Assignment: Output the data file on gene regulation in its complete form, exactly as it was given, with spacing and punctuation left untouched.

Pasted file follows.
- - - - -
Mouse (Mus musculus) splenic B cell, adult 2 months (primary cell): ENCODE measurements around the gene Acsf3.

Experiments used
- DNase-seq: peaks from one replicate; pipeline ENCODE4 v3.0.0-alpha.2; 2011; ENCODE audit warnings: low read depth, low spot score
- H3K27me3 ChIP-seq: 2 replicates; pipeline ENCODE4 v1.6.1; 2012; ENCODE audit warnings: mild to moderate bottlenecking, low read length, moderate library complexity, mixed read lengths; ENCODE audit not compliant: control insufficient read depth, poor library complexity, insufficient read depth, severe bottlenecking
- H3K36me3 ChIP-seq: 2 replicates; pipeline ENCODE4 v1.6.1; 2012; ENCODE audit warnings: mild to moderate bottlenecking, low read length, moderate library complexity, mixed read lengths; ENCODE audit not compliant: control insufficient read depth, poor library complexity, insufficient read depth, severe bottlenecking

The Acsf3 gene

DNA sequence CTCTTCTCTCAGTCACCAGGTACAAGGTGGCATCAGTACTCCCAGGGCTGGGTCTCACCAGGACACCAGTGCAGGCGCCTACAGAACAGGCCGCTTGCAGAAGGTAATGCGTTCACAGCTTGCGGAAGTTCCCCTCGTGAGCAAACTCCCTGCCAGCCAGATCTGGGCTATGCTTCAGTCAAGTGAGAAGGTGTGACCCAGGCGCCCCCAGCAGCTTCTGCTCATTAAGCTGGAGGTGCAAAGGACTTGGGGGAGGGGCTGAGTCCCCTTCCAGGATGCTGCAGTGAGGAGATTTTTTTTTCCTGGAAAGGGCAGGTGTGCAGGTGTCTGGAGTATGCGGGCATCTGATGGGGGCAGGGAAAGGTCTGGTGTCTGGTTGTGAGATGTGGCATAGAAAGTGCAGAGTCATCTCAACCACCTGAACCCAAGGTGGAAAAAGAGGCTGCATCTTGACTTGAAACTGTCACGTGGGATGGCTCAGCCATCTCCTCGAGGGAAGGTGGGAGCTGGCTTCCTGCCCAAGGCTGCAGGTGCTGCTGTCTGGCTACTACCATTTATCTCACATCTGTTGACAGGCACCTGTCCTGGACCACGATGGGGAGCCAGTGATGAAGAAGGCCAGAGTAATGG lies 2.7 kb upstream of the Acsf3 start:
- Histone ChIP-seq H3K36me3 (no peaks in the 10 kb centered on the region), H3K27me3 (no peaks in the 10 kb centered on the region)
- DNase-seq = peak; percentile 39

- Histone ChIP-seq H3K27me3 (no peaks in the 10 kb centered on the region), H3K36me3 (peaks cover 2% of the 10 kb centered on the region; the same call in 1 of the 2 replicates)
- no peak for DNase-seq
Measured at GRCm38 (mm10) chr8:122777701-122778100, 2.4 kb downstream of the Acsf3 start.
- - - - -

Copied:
Mouse (Mus musculus) splenic B cell, adult 2 months (primary cell): ENCODE measurements around the gene Acsf3.

Experiments used
- DNase-seq: peaks from one replicate; pipeline ENCODE4 v3.0.0-alpha.2; 2011; ENCODE audit warnings: low read depth, low spot score
- H3K27me3 ChIP-seq: 2 replicates; pipeline ENCODE4 v1.6.1; 2012; ENCODE audit warnings: mild to moderate bottlenecking, low read length, moderate library complexity, mixed read lengths; ENCODE audit not compliant: control insufficient read depth, poor library complexity, insufficient read depth, severe bottlenecking
- H3K36me3 ChIP-seq: 2 replicates; pipeline ENCODE4 v1.6.1; 2012; ENCODE audit warnings: mild to moderate bottlenecking, low read length, moderate library complexity, mixed read lengths; ENCODE audit not compliant: control insufficient read depth, poor library complexity, insufficient read depth, severe bottlenecking

The Acsf3 gene

DNA sequence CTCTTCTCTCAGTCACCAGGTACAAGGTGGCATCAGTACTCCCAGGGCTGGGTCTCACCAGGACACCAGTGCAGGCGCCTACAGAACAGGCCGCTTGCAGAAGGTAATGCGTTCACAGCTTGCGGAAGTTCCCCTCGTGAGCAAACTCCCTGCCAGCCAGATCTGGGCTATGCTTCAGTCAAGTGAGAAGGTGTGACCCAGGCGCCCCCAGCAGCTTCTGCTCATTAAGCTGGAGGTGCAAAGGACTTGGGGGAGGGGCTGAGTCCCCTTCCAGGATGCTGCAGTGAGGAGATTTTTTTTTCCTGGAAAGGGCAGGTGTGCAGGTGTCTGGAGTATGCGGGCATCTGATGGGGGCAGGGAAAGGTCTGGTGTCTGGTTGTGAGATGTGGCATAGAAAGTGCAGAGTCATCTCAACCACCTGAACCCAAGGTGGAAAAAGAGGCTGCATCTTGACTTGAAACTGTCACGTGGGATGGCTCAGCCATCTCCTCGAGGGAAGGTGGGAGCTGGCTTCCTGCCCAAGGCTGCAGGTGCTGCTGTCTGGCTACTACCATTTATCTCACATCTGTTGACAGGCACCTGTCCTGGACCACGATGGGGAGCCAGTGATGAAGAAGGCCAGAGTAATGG lies 2.7 kb upstream of the Acsf3 start:
- Histone ChIP-seq H3K36me3 (no peaks in the 10 kb centered on the region), H3K27me3 (no peaks in the 10 kb centered on the region)
- DNase-seq = peak; percentile 39

- Histone ChIP-seq H3K27me3 (no peaks in the 10 kb centered on the region), H3K36me3 (peaks cover 2% of the 10 kb centered on the region; the same call in 1 of the 2 replicates)
- no peak for DNase-seq
Measured at GRCm38 (mm10) chr8:122777701-122778100, 2.4 kb downstream of the Acsf3 start.